Listen Marlon, when I was about 20 (I know, like a million years ago, right? NO! It was 12 years ago.) I was pitching against a summer team of Oregon college players. I had a catcher who had won the College World Series in his younger days named Will. Will knew baseball. He told me to throw the knucleball (I todl you I can throw a wicked knuck). I shook him off. Then he put down knuckleball again. I shook him off. Then he put down knuckleball a third time. This time I threw it. The guy was sitting on it and hit the ball back at my face. I had just enough time to get my throwing arm up. I thought I’d broked my forearm…maybe the ulna, maybe the radius Marlon. The point is, after that I used to flinch when I would pitch and I still can’t pitch to guys in softball. It’s too frightening. What I’m saying, Marlon, is basically this: don’t be a Keithman.

Well Marlon, my last post was again removed and is now “awaiting moderation”. I just don’t understand why I’m being censored. I’ve been as big a Cubs fan as there is though my interest has begun to wane lately on account of Jim Hendry destroying a solid team with horrible payroll moves. (Does it bug you that Carlos Silva and Milton Bradley are making more money than you right now…don’t worry, you make about 200 times what I do, Marlon…without doing the math).

Oh, Carlos Marmol? He’s fine. Everyone has a bad night sometimes. I remember a few nights ago when I woke up with restless legs. These things happen. He’s still quite possibly the most unhittable pitcher in the history of the game.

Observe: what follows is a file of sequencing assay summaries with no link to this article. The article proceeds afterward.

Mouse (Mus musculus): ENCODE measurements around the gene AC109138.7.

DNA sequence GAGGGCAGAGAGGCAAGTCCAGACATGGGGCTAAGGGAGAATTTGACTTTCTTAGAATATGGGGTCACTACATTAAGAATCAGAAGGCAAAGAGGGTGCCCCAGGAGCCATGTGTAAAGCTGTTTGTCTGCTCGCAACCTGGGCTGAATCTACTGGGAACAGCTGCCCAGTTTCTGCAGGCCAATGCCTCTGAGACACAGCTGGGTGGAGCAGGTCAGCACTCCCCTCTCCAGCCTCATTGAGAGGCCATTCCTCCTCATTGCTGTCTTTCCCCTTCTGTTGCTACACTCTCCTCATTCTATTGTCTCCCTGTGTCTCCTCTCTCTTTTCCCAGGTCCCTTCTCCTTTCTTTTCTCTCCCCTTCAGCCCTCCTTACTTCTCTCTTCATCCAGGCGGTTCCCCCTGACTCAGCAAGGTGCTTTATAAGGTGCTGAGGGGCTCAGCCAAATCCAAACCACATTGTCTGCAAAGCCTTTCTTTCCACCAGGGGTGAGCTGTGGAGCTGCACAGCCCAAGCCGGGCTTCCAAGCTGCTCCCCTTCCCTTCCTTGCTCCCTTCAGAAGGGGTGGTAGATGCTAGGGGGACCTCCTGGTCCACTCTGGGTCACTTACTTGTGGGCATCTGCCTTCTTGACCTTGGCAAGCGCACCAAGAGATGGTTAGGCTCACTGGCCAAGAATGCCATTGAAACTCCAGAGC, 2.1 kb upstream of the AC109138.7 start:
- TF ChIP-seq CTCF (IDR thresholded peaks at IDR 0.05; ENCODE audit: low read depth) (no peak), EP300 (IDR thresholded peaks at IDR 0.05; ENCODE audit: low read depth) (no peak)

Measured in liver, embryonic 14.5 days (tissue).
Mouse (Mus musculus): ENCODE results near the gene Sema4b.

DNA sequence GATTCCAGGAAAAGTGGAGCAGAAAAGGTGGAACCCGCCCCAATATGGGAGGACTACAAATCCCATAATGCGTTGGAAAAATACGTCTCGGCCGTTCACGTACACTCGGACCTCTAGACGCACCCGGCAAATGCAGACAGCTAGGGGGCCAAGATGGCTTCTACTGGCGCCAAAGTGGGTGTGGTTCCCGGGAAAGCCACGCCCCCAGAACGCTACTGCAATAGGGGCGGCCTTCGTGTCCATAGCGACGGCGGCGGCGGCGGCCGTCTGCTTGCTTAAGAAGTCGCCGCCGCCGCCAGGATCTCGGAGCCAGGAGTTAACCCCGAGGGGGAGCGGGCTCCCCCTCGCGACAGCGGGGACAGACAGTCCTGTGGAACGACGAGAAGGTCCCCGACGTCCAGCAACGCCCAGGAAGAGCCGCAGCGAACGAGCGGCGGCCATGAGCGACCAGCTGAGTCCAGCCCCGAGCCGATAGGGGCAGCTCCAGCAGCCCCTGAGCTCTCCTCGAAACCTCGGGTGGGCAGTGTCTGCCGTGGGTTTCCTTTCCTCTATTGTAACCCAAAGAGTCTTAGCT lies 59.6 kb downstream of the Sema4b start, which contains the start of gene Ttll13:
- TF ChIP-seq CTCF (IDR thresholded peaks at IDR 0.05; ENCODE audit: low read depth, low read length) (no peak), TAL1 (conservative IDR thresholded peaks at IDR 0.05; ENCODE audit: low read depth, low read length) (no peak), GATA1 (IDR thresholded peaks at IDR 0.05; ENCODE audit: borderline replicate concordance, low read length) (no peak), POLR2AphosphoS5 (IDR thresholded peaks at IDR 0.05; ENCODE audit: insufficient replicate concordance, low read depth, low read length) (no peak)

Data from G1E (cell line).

Marlon, I hope during your rehab you learn how to throw a tight cutter so you can join the rotation. We could use another arm. Somehow I don’t think Rodrigo Lopez is the answer…though the Astros certainly did the other day.


Good luck, Marlon! You are my boyfriend’s favorite player and while he is deployed in Afghanistan, he wakes up early in the mornings and stays late into the middle of the night just to catch Cubs games on the Internet. In fact, if you want to send him a birthday message, it’s July 18th! 🙂

Speedy recovery Marlon!
—Mark Gauthier

I have no doubt that you will approach healing yourself with the same zeal and dedication we have come accustomed to expect from you. Good luck, man, and glad to see you in good spirits. And my name for you is Mr. Intangible. I looked it up; couldn’t really find anyone claiming that one. I say you run with it.

Much love Marlon. Take care of the old face. Lookin’ forward to your return. Keep working hard. We appreciate it. Hopefully we can turn things around. That last 9 game home stand was a heartbreaker. Would have loved to make a run in the division with that opportunity. Spread the knowledge to the young one’s. You play hard and I hope some of the other guys on the team can be inspired by you. We’ll see you soon. LET’S GO CUBBIES!!!

So thankful to hear that you’re doing well! We watch our beloved Cubbies from Colorado on WGN when you’re on….we bleed blue here in CO! You were lucky (I know that sounds funny) that it wasn’t worse, eh? Love your attitude and we pray for your complete recovery. Great example of being a great man! God bless you, bud!

I was SO happy o see you in the Cubs dugout during yesterday’s game… You look so good to me… I’ve missed ya bunches out on the field.. I only hope you continue to heal like you have. I only want you healed & healthy… But I still can’t wait for you to return to playing the game you love!!! Love ya bunches & be careful……. 🙂

Hoping to see your beautiful smile again soon. I miss you when watching the games on TV. I did get a glimpse of you in the dugout recently. That was great. Take special care. You are the best!

Wishing you a speedy recovery!!! and hoping you don’t return before you are ready . Now a days I think people rush back before they should so I glad to hear you want to heal first. Hoping to see you in the outfield again soon.